Like any business decision involving spend, communicating the benefits and value of AppSec to the board will be critical in justifying the spend. Despite the increasing recognition of AppSec, CISOs and other application security program owners still find themselves in the position of defending application security initiatives.
Demonstrating the effectiveness of your AppSec strategy will depend entirely on the buy-in from your development team. The key here is highlighting the rate at which development teams are taking advantage of APIs to integrate security into their processes and then proving that developers are taking the time to identify and fix flaws. Highlighting this fix rate can also prove where additional training or resource investment is needed.
Highlighting to the board that this is also an ongoing process and not a one-off investment is important to ensure ongoing support. A key metric here is the correlation between security activities early in the development process and the number of security flaws found in the final product.
Updating open source libraries is crucial and yet remains low on the priority list
A report from July 2021 found that 60 percent of businesses reported that they increased the use of open-source software during the previous 12 months.
While there are obviously multiple benefits of moving to an open source software approach, the nature of open source software libraries means that they are constantly changing. What is secure today may not be tomorrow. Therefore, ensuring that developers are constantly updating third-party libraries is crucial to ensure security. Veracode’s research, however, has found that 79 percent of developers never update third-party libraries, leaving businesses potentially exposed to attack.
This is particularly disappointing when one considers that 92 percent of library flaws can be fixed with an update (Veracode State of Software Security – Open Source 2021) and 69 percent of updates are a minor version change or less, meaning very little chance of disruption, but a huge impact on the cyber defence of a business.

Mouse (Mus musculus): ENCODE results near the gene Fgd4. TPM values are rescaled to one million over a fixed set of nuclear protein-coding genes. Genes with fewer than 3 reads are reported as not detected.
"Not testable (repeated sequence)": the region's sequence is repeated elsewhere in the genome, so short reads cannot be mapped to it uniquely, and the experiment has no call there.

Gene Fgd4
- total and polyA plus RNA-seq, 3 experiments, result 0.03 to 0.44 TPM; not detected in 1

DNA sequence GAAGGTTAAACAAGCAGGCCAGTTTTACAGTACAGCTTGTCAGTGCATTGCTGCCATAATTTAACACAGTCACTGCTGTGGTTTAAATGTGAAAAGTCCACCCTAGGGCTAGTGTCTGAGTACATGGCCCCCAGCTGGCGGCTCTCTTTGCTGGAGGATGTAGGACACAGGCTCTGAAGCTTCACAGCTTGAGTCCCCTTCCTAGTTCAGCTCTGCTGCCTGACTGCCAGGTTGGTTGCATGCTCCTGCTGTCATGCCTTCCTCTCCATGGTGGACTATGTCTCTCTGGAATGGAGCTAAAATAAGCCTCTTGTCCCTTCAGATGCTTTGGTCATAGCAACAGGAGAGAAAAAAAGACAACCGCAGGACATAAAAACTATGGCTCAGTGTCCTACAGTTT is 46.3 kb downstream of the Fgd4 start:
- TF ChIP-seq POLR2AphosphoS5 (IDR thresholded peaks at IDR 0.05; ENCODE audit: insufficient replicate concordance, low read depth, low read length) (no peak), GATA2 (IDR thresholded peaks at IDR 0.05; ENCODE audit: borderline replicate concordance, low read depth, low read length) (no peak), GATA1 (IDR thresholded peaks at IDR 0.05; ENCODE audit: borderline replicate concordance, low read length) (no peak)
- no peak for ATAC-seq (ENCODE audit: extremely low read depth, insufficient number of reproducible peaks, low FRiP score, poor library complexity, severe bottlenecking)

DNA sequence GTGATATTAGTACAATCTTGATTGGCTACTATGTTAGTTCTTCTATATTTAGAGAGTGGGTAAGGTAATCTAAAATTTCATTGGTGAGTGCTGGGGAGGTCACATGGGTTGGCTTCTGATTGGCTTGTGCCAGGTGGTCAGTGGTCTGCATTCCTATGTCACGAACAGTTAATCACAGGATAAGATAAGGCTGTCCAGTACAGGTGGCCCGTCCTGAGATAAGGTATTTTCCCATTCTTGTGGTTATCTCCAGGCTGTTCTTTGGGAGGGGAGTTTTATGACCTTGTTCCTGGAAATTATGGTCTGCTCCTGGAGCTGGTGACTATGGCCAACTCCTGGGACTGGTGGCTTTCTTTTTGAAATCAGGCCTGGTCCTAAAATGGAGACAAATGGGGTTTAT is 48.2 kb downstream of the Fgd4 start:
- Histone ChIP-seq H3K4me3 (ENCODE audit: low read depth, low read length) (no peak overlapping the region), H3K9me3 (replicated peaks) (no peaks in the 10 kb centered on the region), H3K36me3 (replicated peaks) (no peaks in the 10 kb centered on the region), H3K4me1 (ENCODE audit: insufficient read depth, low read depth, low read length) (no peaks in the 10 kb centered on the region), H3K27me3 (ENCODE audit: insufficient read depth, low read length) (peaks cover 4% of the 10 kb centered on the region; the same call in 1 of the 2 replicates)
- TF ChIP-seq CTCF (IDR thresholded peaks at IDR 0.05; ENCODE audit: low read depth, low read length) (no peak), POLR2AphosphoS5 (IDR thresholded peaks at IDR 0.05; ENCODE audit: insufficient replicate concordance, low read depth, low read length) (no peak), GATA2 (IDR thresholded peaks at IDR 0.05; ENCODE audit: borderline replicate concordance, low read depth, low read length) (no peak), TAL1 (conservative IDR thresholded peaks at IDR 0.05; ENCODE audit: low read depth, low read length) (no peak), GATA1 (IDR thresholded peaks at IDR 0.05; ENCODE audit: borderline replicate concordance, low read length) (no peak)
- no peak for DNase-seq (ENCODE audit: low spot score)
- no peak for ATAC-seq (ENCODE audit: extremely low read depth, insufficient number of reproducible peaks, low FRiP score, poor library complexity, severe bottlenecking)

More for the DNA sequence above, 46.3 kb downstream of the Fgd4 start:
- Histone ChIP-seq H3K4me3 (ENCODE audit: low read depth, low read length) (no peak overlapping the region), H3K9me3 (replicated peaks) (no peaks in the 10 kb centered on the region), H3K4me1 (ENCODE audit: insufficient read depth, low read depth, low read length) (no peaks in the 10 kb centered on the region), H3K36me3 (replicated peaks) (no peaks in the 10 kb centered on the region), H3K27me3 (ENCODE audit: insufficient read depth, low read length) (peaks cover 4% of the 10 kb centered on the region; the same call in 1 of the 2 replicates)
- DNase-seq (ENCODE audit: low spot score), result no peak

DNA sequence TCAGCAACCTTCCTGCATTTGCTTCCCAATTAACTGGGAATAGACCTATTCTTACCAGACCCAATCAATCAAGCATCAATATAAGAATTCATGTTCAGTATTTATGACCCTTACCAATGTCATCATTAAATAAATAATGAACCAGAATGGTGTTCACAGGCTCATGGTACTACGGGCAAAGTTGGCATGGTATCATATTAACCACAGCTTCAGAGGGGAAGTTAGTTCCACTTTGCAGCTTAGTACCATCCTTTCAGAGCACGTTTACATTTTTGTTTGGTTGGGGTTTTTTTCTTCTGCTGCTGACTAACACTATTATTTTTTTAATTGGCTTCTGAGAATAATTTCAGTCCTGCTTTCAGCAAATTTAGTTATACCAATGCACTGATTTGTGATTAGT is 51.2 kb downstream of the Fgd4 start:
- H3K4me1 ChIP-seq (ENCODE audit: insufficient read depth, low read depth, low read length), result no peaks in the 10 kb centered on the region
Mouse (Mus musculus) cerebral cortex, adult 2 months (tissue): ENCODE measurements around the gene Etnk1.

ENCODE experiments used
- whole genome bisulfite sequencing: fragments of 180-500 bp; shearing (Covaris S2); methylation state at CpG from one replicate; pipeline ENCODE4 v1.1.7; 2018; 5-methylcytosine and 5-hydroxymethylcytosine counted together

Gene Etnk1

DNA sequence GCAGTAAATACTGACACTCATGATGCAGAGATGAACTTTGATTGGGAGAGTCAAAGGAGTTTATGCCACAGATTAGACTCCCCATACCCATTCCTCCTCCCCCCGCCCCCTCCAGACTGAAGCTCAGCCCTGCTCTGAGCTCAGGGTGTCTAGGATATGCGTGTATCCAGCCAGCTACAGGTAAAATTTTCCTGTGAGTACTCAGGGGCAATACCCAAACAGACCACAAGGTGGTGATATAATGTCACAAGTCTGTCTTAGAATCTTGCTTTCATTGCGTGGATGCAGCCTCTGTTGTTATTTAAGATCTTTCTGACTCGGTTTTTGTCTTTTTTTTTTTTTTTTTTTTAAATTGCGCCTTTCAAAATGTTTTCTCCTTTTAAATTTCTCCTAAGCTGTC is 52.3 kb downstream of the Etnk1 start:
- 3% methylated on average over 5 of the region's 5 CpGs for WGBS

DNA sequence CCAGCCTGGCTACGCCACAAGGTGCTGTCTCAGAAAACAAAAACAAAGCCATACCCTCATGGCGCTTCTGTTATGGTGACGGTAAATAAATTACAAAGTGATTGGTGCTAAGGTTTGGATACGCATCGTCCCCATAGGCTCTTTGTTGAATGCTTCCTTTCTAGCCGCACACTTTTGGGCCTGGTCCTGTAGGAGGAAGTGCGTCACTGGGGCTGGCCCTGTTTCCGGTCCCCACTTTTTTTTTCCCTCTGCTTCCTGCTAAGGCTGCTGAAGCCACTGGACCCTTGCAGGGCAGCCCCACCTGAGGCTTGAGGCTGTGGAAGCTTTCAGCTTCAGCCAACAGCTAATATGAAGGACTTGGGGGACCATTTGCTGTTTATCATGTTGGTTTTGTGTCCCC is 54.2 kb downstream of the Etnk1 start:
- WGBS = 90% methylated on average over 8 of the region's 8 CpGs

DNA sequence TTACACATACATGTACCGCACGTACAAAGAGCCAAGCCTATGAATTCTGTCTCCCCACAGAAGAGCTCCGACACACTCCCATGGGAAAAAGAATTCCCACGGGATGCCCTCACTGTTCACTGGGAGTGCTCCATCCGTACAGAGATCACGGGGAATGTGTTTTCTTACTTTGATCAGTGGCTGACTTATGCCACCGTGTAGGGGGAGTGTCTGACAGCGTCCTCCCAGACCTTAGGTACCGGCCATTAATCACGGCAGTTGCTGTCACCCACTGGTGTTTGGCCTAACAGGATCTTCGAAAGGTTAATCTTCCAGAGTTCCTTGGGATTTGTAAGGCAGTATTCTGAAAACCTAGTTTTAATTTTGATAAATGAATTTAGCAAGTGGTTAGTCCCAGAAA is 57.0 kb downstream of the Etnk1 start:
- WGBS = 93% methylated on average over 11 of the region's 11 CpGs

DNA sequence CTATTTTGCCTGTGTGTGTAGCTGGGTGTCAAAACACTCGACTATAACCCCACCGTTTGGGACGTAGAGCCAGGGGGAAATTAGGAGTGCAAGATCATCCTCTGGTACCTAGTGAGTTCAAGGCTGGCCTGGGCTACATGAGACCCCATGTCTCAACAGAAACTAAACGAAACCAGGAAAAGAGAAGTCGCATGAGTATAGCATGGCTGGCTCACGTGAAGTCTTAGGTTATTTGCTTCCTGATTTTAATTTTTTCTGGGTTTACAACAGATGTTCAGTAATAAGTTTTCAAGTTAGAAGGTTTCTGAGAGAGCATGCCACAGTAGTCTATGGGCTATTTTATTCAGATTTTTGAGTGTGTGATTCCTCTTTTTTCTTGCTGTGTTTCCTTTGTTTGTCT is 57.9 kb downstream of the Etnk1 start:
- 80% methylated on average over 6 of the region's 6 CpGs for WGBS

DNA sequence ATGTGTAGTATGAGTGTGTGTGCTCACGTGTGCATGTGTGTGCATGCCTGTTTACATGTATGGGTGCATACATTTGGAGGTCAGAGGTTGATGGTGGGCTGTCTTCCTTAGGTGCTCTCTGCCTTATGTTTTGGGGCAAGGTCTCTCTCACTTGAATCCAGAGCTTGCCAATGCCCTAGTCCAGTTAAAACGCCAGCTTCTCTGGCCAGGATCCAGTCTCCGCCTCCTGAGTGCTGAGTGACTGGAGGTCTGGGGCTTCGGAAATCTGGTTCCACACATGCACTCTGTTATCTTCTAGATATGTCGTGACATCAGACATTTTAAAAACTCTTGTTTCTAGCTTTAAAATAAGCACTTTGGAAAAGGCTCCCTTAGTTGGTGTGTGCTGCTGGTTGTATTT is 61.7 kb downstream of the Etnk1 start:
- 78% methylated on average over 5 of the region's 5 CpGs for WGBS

Not a one-time fix – adding in a zero-trust approach
The key to successful software security is that it should not be considered a one-time fix. It has to be fully integrated into the entire process of software development, from conception and throughout the life span of the application.
Gaining buy-in from the entire company is crucial if application security policies are going to be successful. Cybercriminals are looking to gain access at every point, anywhere where a vulnerability lies. Alongside an ongoing application security policy, businesses have to adopt a zero-trust approach to all aspects of cybersecurity.
A zero-trust approach is a security framework that requires all users to be continually authenticated, authorised and validated before they are allowed to get near or gain access to data or infrastructure. This reduces the chance of unauthorised access, even when it looks like it is the authorised individual. Taking this holistic approach alongside application security processes, means companies are able to apply layered security to every user, device, application, data base and access point.
The increased recognition, especially at the executive level, of cyber threats facing organisations is very encouraging, as is the growth in the number of apps being scanned by businesses. The key is to ensure that AppSec remains high on the cyber security agenda and to gain buy-in from all levels of the business. Leaving the ‘front-door’ open, whilst securing all other areas is not a long-term nor effective way of securing your business against an increasingly determined and sophisticated cybercriminal.